Team Chemistry: Being a good teamate by Chris Filios



Earlier this year, a Golden State Warrior broke another record. Klay Thompson who had been in struggling to make shots so far this year, set a new NBA single-game record with 14 3-pointers en route to 52 points. And whose record did he break? His teammate, Steph Curry. Curry previously held the record with 13 3’s.

While all the stats from the game are impressive…

-92 points at halftime

-149 points for the game

-Klay with 14 3’s…52 points…all in 26 minutes (he didn’t play the 4th quarter)

-Durant posting a +45 plus/minus

-Curry had 23 points on 78% shooting

-Warriors make 24 3’s in game

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All of this coming on the heels of 2 amazing performances in the previous week. Two games previous, it was Steph Curry filling the highlight reel when he scored 51 points in 3 quarters versus the Washington Wizards. That same night, Durant posted 30 points, 8 rebounds, and 7 assists on 72% shooting. Then the very next game, it was Durant pouring in 41 points in the Garden versus the Knicks, with 25 points coming in the 4th quarter.

There is no doubt the Warriors are stupid talented. On any given night, they have 3 guys that can go get 40+ points…and that doesn’t even include Draymond Green who can dominate the game in every other facet of the game, while sacrificing scoring. The cherry on top of this cake is the bench players buying into their role and doing whatever is needed to win.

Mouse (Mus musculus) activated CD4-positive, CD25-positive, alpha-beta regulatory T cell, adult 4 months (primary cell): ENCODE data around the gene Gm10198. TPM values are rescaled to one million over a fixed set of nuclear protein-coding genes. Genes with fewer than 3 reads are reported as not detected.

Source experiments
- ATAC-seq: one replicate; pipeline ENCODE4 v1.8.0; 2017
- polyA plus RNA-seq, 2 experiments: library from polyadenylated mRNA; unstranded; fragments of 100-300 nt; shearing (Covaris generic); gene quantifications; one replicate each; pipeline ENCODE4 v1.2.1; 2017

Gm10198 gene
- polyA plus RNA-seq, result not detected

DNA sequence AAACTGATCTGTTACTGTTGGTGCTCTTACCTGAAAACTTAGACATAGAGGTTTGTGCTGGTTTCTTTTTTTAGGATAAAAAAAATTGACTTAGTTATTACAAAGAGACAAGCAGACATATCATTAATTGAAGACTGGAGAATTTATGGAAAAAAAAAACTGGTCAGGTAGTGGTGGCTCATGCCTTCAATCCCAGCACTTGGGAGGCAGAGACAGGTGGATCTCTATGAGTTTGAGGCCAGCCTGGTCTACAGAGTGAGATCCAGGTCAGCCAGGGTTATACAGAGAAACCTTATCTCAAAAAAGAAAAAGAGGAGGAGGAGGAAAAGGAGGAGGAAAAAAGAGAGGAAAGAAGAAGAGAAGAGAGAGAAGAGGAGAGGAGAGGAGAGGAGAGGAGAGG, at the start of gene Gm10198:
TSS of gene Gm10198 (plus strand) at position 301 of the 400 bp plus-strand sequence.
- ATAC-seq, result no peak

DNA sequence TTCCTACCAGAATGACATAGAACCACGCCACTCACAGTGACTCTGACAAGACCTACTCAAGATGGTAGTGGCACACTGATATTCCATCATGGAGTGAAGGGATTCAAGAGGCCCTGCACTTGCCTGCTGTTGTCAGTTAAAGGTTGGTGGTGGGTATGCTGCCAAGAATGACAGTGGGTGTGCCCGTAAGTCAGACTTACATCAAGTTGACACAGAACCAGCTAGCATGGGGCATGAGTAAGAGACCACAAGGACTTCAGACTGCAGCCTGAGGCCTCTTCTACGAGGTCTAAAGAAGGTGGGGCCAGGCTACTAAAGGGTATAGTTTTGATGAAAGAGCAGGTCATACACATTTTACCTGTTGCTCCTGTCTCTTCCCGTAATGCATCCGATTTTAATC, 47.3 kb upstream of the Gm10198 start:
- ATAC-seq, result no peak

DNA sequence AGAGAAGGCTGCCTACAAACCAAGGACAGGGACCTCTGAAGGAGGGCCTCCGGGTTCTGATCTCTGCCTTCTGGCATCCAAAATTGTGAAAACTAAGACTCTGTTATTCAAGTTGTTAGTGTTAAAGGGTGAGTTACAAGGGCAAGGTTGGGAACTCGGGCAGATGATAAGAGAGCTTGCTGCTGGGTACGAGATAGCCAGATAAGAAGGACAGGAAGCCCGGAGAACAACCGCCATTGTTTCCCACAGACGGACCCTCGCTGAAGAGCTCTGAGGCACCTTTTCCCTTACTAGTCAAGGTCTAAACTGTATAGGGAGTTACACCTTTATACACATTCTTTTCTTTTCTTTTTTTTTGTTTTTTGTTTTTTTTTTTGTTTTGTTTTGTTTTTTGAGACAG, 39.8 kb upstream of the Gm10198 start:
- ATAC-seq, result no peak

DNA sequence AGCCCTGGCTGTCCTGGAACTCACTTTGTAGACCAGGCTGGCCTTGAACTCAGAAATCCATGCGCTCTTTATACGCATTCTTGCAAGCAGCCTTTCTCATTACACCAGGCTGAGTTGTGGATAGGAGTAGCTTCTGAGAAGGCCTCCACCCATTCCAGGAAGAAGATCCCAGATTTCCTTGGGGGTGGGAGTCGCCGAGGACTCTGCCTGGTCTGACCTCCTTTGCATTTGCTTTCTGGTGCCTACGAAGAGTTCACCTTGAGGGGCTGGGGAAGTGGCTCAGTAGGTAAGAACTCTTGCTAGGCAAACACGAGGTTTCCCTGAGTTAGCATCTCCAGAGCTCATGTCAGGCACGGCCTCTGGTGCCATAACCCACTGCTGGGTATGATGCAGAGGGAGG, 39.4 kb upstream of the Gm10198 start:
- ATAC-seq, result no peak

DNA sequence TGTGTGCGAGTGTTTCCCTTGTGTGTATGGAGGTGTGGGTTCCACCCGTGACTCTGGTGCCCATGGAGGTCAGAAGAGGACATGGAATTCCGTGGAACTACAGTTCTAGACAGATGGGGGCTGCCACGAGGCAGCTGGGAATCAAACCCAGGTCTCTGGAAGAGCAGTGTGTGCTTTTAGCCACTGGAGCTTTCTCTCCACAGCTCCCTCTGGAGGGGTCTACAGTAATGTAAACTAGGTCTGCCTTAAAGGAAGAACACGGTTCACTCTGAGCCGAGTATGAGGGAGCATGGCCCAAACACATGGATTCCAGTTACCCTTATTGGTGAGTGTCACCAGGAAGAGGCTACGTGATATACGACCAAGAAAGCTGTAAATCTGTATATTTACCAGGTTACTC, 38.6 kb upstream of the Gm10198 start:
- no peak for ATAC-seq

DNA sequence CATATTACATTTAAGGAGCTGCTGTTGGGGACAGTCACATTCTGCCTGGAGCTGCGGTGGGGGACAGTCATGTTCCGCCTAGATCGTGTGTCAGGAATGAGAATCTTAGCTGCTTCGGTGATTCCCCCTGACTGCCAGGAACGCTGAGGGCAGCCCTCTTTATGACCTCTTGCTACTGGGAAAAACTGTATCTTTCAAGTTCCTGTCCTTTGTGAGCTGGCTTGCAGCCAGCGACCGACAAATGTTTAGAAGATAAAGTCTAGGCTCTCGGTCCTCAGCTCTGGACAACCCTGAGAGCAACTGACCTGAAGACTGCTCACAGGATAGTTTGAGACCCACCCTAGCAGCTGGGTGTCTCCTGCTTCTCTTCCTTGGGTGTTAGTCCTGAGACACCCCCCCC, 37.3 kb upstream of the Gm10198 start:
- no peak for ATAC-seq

But what the most impressive thing about the Warriors, and at the top of the list of things that truly make them great is the team chemistry. They don’t just co-exist with each other the way many superstars do. They aren’t out there trying to out-do each other. They don’t compete with each other for attention or the spotlight. Instead they compete for each other. This is ultimately what separates them from the rest.

Harry Truman said: “It is amazing what you can accomplish if you do not care who gets the credit.”

The Warriors are the embodiment of this. And you don’t have to look any further than the last several games to see it.

The night where Curry scored 51 points against the Wizards, Durant posted 30 points, eight rebounds and seven assists on 13-of-18 shooting…and yet, all second half Durant was going out of his way to get Curry the ball.

Against the Bulls, it was Curry looking to set setting screens for Klay despite a hot start. It was Durant, coming off a 41-point night against the Knicks who put scoring aside and finished the game with 8 assists.

But in case you needed visual proof…here is a picture from the record breaking 14th made 3-pointer.



That’s the guy who previously held the record celebrsting his teammate breaking his record. According to Klay, Steph told him at halftime to “Go get it [the record].” How many guys would want their record to be broken, let alone by a teammate?

Andrew Bogut, former teammate of Klay Thompson and Steph Curry tweeted: “A true mark of a good team/teammate, and a good person/people; genuine joy when someone else has a better performance than you, but the team still wins. Few teams and few star players have it. Joy to watch.”

The Warriors truly enjoy playing together. The Warriors organization slogan is “Strength in Numbers,” and they certainly buy into this notion that individual success is just a byproduct of team success. This is something many other organizations are trying to emulate, but difficult to replicate.

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